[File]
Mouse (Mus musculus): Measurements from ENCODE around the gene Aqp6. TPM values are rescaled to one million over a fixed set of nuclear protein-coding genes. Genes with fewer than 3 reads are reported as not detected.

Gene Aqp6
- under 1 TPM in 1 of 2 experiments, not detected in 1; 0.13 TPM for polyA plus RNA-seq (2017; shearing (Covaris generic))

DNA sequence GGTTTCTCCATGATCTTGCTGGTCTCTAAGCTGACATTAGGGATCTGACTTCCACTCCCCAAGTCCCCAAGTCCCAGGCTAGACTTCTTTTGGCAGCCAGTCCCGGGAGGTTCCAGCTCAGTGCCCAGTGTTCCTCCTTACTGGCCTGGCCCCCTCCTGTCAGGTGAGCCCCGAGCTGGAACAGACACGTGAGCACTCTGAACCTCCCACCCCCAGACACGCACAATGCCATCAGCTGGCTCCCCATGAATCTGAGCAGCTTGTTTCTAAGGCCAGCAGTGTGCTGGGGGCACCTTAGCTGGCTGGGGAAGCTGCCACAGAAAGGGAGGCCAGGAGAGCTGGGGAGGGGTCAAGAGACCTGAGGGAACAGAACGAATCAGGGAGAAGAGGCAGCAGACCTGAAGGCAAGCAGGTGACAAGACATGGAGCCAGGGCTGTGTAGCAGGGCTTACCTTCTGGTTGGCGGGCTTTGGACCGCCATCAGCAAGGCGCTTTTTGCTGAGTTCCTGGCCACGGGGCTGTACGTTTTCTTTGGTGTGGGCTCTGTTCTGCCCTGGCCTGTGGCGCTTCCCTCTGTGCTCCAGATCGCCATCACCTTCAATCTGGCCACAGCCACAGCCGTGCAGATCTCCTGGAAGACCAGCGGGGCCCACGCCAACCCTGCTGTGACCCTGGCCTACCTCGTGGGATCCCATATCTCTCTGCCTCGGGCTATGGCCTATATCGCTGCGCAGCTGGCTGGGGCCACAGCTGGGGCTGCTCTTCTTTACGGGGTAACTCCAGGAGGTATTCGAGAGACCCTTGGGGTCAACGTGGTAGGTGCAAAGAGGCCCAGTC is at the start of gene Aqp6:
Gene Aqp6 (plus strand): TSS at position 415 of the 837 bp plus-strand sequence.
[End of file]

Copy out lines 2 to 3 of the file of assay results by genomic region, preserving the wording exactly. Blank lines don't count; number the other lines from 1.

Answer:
Gene Aqp6
- under 1 TPM in 1 of 2 experiments, not detected in 1; 0.13 TPM for polyA plus RNA-seq (2017; shearing (Covaris generic))